Publication: Retaining Teaching Capacity in African Universities : Problems and Prospects
A project was carried out to obtain information on academic staffing in seven African universities, and to analyze the factors influencing academic staff to leave universities in Africa. The report provides detailed analysis and comment on the data, and makes suggestions and recommendations for improvement and policy interventions. The essential factors for improved staff capacity are identified as economic growth and revival, greater autonomy for universities, and the development of diversified sources of funding so as to remove the total dependence of universities on governments for funding. A wide range of staffing policy options are suggested, with the only viable way forward possibly being a "trade-off" between high, competitive salaries, or maintaining existing conditions which provide good leave and travel benefits (in practice as well as theory), a relaxed working environment, and a general lack of accountability. Strong leadership is essential, and reinforced and restructured university personnel offices and programs are crucial. The research environment is vital for viable academic staff recruitment and retention, particularly at the more senior levels, and a number of policy options for the achievement of an improved research environment are proposed. Other areas requiring attention for successful staff retention, in addition to salaries, are a means to obtain housing and vehicles, and an urgent improvement in university facilities.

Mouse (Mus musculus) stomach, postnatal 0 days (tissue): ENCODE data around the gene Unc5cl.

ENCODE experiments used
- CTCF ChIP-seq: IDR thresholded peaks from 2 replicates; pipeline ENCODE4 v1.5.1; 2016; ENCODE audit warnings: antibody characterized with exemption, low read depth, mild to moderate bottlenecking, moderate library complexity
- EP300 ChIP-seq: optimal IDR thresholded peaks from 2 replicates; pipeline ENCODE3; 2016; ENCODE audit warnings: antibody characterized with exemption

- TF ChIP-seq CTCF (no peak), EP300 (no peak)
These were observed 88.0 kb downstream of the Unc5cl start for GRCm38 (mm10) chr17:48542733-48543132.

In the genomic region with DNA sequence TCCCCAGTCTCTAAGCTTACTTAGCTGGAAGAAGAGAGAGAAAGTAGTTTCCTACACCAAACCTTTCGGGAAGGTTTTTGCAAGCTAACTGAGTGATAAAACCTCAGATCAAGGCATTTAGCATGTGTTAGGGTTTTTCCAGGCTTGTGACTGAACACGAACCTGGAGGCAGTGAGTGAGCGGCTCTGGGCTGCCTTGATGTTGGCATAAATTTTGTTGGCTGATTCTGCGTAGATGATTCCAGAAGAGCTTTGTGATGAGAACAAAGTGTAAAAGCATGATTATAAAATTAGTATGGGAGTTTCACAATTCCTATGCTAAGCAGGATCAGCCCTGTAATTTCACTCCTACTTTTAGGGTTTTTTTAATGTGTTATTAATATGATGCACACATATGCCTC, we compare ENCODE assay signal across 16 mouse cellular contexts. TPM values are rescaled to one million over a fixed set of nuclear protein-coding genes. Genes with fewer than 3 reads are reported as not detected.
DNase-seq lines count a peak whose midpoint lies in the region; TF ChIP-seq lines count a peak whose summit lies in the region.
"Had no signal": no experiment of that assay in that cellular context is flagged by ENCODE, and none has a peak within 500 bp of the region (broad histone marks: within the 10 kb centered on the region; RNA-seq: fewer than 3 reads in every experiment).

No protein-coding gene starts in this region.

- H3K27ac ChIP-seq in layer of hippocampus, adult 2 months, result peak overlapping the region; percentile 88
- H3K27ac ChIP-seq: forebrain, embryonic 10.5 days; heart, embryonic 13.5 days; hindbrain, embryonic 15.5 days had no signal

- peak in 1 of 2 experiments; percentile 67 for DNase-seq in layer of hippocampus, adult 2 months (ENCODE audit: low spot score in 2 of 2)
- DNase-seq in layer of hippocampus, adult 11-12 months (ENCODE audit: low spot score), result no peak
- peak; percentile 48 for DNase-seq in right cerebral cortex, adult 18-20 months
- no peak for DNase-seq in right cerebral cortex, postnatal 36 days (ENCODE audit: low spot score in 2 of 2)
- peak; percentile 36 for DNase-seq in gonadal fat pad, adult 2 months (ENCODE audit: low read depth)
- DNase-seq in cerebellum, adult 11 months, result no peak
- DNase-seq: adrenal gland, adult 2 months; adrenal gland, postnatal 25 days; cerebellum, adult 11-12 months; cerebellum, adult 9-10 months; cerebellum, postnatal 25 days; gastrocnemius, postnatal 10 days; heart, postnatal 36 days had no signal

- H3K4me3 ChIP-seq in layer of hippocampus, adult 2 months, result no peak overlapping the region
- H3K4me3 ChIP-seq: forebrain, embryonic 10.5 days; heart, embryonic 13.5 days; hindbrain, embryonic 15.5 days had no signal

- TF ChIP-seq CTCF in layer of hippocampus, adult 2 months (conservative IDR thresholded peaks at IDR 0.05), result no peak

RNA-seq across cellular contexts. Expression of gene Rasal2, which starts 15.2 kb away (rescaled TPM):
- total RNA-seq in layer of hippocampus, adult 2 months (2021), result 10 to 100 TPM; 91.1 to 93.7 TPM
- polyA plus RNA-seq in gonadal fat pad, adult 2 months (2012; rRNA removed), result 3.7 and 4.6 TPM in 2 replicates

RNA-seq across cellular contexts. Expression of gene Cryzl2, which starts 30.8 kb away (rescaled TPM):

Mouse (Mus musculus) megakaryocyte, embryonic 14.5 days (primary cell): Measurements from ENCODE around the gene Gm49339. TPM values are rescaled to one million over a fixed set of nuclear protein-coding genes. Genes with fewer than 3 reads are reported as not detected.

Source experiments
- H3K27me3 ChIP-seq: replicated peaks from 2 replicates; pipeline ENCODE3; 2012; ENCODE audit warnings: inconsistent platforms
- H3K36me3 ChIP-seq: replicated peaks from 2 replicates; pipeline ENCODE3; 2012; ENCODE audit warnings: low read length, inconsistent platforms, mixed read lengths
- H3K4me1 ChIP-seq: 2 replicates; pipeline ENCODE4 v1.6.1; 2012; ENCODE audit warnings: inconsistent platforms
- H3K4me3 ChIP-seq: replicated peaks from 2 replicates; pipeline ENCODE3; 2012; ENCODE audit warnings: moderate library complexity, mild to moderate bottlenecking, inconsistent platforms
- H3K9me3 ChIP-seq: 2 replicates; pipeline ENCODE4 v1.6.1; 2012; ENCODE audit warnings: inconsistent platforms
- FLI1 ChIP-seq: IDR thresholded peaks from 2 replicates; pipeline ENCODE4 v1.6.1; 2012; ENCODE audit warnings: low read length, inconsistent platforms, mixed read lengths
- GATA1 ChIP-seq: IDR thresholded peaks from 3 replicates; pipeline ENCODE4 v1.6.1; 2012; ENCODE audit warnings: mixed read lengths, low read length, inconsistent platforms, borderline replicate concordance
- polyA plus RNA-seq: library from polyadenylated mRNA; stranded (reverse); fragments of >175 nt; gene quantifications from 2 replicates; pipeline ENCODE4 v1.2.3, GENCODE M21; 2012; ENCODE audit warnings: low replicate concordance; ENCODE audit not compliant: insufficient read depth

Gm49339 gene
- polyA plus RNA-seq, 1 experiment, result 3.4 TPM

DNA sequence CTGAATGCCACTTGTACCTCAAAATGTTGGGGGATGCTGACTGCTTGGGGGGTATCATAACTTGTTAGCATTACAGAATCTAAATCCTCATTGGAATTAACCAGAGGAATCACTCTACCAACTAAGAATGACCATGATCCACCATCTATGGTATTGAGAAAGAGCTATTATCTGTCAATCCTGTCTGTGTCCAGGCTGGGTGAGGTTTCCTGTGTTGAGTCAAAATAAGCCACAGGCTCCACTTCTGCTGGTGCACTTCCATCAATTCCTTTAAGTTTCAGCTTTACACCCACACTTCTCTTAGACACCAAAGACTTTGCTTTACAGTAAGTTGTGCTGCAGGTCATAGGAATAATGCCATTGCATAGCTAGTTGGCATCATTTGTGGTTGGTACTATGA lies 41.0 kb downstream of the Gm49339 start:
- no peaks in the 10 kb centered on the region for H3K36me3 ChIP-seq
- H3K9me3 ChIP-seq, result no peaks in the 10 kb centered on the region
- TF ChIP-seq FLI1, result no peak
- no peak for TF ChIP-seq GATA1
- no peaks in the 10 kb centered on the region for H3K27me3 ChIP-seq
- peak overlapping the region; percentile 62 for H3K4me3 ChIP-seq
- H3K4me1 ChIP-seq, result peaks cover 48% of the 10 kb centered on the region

“Blair, Robert; Jordan, Josephine. 1995. Retaining Teaching Capacity in African Universities : Problems and Prospects. Africa Region Findings & Good Practice Infobriefs; No. 39. © World Bank, Washington, DC. http://openknowledge.worldbank.org/entities/publication/e4bfe901-c064-55ca-951c-5ee2cc5ee803 License: CC BY 3.0 IGO.”